Review: Haunted Dungeons: Hyakki Castle

Haunted Dungeons: Hyakki Castle aims to deliver a fast-paced, challenging, mysterious, and suspenseful single-player role-playing experience utilizing smart tactics and quick thinking to defeat enemies in real-time. Set during the Edo Period of Japan, Haunted Dungeons: Hyakki Castle is based on the eerie and terrifying Hyakki Island, a place where prisoners are sent to live in exile. A mysterious castle suddenly appears on the island bringing a slew of creepy monsters, such as the “Yokai”  (NOT THE CUTE NINTENDO ONES!) of ancient Japanese literature. The island imprisons a cunning rebel mastermind who seeks to overthrow the Shogun order and assassinate its leader. Players play as four special agents of the Shogun order, specializing in Yokai and monster slaying, to investigate the island’s mysterious Hyakki Castle, and to eliminate the rebel mastermind manipulating the Island and its inhabitants. Featuring a unique approach to the traditional real-time dungeon RPG genre, Haunted Dungeons: Hyakki Castle encourages players to split their party with its exclusive 2-party system, a feature not yet seen in real-time dungeon RPGs on consoles, making strategic fights easier. Players must use unique skills and move-sets in destroying monsters with distinctive attacks and behavior, while executing pincer attacks, flanks and more as you progress upward in the mysteries castle to defeat the rebel mastermind causing the extraordinary events on the island.


So with the description and set up out-of-the-way, let’s get into what this game is all about. Let’s address the elephant in the room right off the bat, visuals, well…..they aren’t exactly the best, but as a Nintendo fan I’ve grown to overlook such things so it doesn’t really bother me (while I did play this on a PS4 and not on the Nintendo Switch). Movement for this game can be a little jarring at times, think Wolfenstein or Doom (not their current forms but their original iterations). But I will give kudos on the game mechanic design (although it is a bit strange, it was also oddly satisfying at the same time).

The game starts off with the narrative story given through a slideshow of beautiful traditional Japanese art, which I LOVE by the way and as what originally caught my eye with this game. After that you set up your party of brave adventurers to set out to fight the forces of evil, because the menu system is a little odd, I just settled with the default party as I didn’t really get a feel for what the differences were between them until i got much later into the game. Then you are tossed into a tutorial dungeon to explore that explains the different mechanics and things you will encounter throughout your journey through the castle. There are enemies to fight, traps to disarm, treasure to find, and food to eat? (Yep, a brother has to eat, even in a haunted dungeon it seems) seems pretty straightforward, and it is….. to start.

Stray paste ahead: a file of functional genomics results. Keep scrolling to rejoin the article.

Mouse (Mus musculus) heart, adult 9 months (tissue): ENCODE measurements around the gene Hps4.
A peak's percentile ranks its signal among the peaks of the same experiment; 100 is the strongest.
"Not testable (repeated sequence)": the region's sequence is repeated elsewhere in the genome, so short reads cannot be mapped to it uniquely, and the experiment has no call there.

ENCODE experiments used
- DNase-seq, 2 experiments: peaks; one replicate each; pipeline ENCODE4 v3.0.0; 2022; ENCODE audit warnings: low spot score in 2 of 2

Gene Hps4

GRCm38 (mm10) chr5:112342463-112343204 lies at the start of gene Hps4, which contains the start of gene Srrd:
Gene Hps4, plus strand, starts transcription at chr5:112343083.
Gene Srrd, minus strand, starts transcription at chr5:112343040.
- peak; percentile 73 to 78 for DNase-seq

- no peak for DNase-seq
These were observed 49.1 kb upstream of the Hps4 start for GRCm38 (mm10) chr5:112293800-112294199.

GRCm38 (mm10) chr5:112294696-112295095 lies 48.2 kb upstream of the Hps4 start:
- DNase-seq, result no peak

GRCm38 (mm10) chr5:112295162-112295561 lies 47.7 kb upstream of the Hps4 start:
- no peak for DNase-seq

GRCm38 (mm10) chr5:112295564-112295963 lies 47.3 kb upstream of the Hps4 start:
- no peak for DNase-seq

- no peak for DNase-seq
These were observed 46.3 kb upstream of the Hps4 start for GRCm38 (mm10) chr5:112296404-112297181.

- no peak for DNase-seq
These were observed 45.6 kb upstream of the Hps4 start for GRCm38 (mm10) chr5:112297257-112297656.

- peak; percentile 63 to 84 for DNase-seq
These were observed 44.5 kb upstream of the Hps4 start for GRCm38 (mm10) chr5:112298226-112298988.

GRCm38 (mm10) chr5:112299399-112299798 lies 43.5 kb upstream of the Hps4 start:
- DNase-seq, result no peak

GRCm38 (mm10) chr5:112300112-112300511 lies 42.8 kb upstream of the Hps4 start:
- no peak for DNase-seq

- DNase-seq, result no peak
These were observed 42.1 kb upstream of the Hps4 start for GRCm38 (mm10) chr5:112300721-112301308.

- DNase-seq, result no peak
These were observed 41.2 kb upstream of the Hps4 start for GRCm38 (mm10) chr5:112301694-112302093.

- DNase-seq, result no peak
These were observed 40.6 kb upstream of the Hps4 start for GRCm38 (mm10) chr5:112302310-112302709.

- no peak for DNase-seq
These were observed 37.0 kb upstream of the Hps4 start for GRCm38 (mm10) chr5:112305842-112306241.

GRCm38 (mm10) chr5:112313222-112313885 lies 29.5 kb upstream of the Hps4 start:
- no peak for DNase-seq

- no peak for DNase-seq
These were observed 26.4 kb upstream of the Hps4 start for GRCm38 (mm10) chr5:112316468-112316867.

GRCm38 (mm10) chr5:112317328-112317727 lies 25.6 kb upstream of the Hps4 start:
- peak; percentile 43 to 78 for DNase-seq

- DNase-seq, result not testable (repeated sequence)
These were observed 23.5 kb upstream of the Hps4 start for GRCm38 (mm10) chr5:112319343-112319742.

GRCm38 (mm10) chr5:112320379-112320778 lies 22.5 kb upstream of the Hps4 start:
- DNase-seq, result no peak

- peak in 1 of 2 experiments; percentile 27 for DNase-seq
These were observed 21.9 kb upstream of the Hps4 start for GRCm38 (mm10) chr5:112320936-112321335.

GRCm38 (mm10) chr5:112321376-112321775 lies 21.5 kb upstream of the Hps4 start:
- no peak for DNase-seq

What you quickly realize as the game unfolds as you go floor by floor through these dungeons is the Yokai are different and have different quirks about them (attack methods, ways to defeat them, elements they are weak against) some even making you use the much hyped split party system where your team of four splits up (it never worked out well for Shaggy and Scooby either, don’t worry) and move independently and have to flip back and forth attacking your enemy from behind as it moves. This is where unfortunately the game seems to fall apart for me a bit, it’s almost as if the team behind it had too many good an innovative ideas but couldn’t quite execute on any of them perfectly. I will say though for some reason the constant pushing of buttons and different ones sucked me in for quite a while, as each of your party attacks they have to cool down before using them again, so I had to button press to switch members, then a different button to attack or heal, so on and so forth. Once I managed to get the hang of this it was oddly satisfying and soothing.

As you move on and on throughout the dungeons, they certainly get a bit more creative with enemy and secrets placements, and the traps become more and more bothersome (which is the point really). Unfortunately the wall and floor design of the dungeons partnered with the staggered movement can make them seem very dull at times because everything looks the same.

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Overall, I did have a good time playing this game (maybe it doesn’t seem like it off the comments above), but I really applaud a designer when they go for something a little different or bring back something from old with a new twist and they certainly swung for the fences on this one, so I will be keeping an eye out for what they have next up their sleeves. I would not recommend this for a casual gamer at all, but fans of the old school dungeon explorer games on PC might have a fun time with this, especially partnered with the portability of the Nintendo Switch could be a very satisfying romp.

If you want to see more, check out my initial gameplay here:

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